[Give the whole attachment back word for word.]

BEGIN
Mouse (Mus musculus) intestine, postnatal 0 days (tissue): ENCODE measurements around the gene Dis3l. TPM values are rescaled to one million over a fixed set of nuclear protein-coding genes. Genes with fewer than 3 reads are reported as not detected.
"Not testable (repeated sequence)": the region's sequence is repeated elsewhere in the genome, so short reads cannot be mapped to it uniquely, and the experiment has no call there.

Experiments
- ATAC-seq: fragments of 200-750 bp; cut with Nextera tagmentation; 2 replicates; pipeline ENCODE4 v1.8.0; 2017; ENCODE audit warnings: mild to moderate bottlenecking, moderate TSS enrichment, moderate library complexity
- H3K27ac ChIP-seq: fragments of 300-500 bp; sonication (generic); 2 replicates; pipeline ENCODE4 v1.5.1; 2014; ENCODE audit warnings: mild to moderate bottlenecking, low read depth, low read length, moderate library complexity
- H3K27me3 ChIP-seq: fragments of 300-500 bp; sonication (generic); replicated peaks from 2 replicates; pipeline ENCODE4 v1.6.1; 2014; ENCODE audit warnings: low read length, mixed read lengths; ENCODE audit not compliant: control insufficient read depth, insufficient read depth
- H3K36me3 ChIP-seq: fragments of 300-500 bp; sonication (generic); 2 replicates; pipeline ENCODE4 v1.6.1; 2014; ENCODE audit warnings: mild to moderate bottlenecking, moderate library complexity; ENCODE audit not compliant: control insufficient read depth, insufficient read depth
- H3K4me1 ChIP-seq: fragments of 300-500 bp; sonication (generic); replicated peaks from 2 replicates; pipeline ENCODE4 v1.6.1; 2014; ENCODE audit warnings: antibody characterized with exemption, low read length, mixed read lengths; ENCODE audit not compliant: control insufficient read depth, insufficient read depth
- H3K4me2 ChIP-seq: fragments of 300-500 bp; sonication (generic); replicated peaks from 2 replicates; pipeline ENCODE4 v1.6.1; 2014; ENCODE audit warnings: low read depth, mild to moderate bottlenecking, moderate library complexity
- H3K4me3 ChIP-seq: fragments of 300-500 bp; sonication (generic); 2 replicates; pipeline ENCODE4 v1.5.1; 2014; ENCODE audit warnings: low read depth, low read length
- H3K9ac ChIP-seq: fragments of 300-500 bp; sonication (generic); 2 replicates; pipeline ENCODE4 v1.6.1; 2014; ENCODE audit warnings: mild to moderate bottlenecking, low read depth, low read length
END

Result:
Mouse (Mus musculus) intestine, postnatal 0 days (tissue): ENCODE measurements around the gene Dis3l. TPM values are rescaled to one million over a fixed set of nuclear protein-coding genes. Genes with fewer than 3 reads are reported as not detected.
"Not testable (repeated sequence)": the region's sequence is repeated elsewhere in the genome, so short reads cannot be mapped to it uniquely, and the experiment has no call there.

Experiments
- ATAC-seq: fragments of 200-750 bp; cut with Nextera tagmentation; 2 replicates; pipeline ENCODE4 v1.8.0; 2017; ENCODE audit warnings: mild to moderate bottlenecking, moderate TSS enrichment, moderate library complexity
- H3K27ac ChIP-seq: fragments of 300-500 bp; sonication (generic); 2 replicates; pipeline ENCODE4 v1.5.1; 2014; ENCODE audit warnings: mild to moderate bottlenecking, low read depth, low read length, moderate library complexity
- H3K27me3 ChIP-seq: fragments of 300-500 bp; sonication (generic); replicated peaks from 2 replicates; pipeline ENCODE4 v1.6.1; 2014; ENCODE audit warnings: low read length, mixed read lengths; ENCODE audit not compliant: control insufficient read depth, insufficient read depth
- H3K36me3 ChIP-seq: fragments of 300-500 bp; sonication (generic); 2 replicates; pipeline ENCODE4 v1.6.1; 2014; ENCODE audit warnings: mild to moderate bottlenecking, moderate library complexity; ENCODE audit not compliant: control insufficient read depth, insufficient read depth
- H3K4me1 ChIP-seq: fragments of 300-500 bp; sonication (generic); replicated peaks from 2 replicates; pipeline ENCODE4 v1.6.1; 2014; ENCODE audit warnings: antibody characterized with exemption, low read length, mixed read lengths; ENCODE audit not compliant: control insufficient read depth, insufficient read depth
- H3K4me2 ChIP-seq: fragments of 300-500 bp; sonication (generic); replicated peaks from 2 replicates; pipeline ENCODE4 v1.6.1; 2014; ENCODE audit warnings: low read depth, mild to moderate bottlenecking, moderate library complexity
- H3K4me3 ChIP-seq: fragments of 300-500 bp; sonication (generic); 2 replicates; pipeline ENCODE4 v1.5.1; 2014; ENCODE audit warnings: low read depth, low read length
- H3K9ac ChIP-seq: fragments of 300-500 bp; sonication (generic); 2 replicates; pipeline ENCODE4 v1.6.1; 2014; ENCODE audit warnings: mild to moderate bottlenecking, low read depth, low read length